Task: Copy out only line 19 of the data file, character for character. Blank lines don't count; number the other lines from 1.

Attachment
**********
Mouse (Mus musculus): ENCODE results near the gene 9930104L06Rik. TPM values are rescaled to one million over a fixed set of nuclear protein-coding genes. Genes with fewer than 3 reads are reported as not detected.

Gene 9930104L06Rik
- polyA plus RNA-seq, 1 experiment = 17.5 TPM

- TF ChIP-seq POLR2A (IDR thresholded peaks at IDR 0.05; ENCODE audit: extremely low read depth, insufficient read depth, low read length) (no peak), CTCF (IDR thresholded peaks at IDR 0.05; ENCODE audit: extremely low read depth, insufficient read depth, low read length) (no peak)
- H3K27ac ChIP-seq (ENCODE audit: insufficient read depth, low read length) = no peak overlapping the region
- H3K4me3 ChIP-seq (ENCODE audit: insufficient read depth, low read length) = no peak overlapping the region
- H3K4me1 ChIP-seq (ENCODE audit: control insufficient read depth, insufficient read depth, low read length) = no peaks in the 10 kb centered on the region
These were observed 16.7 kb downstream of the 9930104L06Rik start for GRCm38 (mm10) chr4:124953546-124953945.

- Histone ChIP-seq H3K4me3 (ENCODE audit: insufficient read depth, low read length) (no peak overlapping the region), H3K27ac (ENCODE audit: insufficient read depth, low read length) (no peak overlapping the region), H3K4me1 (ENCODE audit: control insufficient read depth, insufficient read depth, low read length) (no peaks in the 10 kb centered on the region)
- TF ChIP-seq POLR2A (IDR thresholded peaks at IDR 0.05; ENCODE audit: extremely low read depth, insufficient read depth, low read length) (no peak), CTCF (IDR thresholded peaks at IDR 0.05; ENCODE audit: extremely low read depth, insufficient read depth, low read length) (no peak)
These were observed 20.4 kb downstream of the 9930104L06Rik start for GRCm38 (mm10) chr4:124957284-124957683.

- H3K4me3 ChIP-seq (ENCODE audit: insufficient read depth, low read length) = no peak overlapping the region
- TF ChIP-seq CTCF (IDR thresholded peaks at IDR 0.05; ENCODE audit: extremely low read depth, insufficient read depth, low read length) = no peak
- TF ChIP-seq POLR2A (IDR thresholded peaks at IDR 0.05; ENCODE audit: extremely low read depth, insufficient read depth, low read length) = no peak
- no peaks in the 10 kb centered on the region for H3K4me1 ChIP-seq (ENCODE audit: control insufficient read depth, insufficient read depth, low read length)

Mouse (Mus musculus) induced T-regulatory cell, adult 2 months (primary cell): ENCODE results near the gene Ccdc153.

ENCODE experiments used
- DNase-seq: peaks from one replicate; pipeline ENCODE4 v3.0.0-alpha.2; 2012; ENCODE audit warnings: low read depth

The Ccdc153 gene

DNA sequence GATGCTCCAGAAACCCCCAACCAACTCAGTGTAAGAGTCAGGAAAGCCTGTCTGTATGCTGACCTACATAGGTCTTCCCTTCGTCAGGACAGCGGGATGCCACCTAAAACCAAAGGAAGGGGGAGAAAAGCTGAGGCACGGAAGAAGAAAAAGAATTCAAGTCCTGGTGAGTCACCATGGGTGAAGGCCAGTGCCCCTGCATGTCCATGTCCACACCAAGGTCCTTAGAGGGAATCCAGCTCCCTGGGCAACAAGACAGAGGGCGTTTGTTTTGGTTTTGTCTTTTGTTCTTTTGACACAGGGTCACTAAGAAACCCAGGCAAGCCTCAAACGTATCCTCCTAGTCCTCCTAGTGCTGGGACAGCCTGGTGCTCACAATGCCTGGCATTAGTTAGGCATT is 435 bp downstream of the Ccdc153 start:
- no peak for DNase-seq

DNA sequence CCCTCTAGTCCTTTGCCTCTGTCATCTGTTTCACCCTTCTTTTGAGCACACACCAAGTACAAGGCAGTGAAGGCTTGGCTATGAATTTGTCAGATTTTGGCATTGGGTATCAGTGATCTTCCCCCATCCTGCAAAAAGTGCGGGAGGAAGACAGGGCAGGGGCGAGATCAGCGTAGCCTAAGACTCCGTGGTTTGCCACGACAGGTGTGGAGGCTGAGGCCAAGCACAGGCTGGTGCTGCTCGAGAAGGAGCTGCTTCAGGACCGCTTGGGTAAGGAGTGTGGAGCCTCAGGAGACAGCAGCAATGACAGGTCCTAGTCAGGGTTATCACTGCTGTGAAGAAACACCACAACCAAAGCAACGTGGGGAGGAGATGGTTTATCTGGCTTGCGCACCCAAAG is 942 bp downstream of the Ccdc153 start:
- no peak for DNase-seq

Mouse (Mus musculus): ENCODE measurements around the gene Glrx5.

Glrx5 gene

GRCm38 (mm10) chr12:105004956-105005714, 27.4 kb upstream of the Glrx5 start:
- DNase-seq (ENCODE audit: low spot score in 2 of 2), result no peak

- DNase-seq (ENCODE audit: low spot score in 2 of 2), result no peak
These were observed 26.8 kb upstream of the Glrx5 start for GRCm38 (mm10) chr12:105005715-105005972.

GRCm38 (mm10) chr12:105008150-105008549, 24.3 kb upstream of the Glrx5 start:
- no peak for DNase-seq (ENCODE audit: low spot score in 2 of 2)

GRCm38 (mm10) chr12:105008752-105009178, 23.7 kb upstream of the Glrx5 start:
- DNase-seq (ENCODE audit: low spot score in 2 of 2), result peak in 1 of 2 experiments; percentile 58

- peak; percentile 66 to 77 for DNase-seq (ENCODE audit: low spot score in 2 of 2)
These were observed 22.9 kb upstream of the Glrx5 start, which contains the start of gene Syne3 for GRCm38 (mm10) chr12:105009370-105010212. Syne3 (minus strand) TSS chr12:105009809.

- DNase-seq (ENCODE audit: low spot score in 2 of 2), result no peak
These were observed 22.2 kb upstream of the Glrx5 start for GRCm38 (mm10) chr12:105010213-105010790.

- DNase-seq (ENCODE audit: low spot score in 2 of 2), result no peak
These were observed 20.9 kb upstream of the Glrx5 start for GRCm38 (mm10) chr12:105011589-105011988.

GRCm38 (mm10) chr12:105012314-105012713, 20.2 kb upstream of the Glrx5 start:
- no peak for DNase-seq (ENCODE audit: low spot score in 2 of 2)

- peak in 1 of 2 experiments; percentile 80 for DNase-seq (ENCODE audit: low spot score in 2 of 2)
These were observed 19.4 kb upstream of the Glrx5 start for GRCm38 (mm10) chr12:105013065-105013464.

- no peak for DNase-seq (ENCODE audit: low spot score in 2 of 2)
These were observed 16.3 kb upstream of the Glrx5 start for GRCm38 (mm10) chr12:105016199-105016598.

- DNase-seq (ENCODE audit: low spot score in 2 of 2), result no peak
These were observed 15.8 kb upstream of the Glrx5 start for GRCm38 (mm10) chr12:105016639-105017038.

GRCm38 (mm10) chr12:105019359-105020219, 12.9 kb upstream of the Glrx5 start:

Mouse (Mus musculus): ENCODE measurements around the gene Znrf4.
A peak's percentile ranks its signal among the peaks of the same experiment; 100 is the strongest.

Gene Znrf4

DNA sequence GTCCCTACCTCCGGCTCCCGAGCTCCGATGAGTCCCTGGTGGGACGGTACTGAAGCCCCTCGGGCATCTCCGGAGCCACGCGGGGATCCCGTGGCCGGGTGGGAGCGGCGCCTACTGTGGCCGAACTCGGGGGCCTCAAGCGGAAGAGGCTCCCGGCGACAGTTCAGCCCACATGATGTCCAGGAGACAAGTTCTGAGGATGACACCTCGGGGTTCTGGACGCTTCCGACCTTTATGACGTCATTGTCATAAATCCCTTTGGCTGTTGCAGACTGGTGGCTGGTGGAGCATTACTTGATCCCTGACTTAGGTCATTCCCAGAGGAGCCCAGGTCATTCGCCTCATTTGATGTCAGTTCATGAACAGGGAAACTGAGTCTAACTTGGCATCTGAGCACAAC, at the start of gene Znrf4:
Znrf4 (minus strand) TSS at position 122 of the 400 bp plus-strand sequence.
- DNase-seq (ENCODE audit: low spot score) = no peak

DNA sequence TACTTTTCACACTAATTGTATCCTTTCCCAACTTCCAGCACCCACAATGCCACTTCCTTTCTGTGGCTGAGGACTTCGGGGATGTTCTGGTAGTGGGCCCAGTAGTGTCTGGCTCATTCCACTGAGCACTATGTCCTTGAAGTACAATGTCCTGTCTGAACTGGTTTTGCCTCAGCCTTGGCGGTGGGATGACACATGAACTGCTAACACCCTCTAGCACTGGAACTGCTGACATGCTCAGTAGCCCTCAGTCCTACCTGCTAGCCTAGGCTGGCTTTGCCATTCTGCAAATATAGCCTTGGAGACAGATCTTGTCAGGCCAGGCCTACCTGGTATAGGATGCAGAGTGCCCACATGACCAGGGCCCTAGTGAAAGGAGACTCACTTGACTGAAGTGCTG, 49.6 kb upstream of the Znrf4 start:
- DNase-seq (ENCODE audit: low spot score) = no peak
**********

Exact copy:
The Ccdc153 gene